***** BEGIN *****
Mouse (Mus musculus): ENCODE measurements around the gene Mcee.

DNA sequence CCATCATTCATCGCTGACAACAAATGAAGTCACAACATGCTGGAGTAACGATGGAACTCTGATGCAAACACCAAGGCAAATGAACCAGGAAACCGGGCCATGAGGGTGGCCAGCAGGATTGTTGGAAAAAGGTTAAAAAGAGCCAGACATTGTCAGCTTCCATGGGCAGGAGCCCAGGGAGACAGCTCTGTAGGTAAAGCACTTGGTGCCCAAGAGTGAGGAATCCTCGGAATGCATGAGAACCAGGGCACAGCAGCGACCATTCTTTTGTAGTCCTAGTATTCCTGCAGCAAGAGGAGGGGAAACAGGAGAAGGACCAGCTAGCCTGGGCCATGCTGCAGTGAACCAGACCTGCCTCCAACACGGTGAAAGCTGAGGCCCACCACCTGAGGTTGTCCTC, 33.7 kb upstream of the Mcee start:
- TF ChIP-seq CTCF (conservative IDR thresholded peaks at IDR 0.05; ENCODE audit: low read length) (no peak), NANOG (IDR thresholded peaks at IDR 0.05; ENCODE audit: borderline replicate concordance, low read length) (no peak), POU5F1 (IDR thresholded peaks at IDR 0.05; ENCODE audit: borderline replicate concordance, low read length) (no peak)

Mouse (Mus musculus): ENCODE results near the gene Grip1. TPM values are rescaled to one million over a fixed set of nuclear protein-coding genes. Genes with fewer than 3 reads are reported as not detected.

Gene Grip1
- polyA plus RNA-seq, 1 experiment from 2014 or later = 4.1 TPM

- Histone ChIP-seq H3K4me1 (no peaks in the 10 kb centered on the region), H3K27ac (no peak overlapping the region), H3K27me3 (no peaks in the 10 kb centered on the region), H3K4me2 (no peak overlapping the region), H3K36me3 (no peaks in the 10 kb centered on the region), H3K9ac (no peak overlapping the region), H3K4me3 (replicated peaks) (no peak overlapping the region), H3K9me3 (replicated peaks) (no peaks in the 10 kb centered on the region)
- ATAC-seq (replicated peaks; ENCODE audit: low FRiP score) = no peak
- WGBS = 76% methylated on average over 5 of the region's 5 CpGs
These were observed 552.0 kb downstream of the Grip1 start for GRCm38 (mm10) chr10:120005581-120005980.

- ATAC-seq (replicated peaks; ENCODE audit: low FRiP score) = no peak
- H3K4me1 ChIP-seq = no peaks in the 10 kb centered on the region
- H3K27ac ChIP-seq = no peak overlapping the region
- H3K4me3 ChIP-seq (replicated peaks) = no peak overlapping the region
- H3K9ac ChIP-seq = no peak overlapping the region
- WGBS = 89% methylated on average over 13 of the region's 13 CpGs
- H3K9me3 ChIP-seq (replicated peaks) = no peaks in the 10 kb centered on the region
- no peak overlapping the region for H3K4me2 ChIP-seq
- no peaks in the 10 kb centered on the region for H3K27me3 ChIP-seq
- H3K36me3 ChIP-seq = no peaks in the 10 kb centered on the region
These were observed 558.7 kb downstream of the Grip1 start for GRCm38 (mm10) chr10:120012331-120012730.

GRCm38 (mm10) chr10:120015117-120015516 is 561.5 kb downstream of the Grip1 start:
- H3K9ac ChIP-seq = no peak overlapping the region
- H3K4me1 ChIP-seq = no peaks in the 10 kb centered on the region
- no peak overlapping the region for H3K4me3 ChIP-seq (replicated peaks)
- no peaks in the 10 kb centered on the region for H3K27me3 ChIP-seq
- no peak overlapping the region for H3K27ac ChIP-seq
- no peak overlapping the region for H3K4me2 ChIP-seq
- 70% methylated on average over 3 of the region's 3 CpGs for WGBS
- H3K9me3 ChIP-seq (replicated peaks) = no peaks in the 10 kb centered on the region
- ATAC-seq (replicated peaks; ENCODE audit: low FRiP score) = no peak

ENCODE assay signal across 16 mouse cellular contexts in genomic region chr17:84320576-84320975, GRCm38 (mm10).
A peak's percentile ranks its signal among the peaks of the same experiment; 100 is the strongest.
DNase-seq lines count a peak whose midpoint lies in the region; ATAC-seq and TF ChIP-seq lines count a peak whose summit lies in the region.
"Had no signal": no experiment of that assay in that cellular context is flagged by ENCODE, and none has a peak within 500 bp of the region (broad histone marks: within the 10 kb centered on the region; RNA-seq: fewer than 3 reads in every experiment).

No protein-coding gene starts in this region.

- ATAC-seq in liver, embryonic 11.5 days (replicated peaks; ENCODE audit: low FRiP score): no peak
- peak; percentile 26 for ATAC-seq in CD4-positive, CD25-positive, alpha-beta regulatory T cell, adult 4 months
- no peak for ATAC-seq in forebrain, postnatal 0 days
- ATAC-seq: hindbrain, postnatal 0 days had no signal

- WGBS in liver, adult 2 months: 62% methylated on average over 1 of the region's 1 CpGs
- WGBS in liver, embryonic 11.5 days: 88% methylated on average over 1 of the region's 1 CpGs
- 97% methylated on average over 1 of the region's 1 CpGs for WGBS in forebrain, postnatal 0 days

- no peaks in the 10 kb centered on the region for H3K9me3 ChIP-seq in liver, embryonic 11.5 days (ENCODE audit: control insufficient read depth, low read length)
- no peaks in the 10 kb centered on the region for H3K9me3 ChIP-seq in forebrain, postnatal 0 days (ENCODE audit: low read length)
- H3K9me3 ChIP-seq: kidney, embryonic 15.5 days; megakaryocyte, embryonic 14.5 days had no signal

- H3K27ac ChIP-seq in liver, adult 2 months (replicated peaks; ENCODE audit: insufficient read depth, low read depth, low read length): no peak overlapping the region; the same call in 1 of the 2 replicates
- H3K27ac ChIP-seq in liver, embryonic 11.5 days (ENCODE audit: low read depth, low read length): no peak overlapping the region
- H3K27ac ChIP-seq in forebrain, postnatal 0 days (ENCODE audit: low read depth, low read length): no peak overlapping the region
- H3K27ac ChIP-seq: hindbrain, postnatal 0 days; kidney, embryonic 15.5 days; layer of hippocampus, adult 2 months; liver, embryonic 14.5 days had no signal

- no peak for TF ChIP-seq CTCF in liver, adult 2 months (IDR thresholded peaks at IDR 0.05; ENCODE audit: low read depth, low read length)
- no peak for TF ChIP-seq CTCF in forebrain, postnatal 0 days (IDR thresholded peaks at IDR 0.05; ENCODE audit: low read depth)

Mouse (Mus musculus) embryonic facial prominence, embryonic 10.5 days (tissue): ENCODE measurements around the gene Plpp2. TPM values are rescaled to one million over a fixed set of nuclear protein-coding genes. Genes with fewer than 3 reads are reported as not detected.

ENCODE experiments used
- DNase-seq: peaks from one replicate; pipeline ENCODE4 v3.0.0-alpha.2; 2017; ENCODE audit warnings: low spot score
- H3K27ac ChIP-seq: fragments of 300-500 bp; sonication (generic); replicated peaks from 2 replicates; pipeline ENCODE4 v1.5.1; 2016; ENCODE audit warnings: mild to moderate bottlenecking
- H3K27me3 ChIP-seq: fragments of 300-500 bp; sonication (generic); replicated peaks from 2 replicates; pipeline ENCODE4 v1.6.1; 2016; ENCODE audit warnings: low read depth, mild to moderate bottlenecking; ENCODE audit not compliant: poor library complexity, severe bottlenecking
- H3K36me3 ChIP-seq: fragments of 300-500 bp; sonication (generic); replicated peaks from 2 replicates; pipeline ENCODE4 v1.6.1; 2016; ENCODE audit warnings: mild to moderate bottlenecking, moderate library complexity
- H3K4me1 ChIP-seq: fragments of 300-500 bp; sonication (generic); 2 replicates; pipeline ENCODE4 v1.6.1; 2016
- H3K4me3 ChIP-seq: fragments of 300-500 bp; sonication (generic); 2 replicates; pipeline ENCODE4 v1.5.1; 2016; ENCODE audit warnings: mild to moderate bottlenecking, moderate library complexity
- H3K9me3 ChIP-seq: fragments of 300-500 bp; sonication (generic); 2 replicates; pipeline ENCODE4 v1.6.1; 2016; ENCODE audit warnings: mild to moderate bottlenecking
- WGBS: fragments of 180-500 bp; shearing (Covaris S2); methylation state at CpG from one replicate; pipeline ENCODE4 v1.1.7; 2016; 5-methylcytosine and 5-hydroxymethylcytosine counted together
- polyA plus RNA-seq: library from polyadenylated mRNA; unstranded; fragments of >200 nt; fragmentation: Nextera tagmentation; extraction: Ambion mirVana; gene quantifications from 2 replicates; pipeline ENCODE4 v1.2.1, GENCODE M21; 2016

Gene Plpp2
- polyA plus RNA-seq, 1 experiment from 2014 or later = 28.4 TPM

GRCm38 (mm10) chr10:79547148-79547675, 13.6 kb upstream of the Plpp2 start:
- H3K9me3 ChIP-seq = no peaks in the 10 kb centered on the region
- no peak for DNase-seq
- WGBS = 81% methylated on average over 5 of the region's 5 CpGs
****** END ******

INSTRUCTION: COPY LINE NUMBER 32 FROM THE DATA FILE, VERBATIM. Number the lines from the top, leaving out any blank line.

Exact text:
ENCODE assay signal across 16 mouse cellular contexts in genomic region chr17:84320576-84320975, GRCm38 (mm10).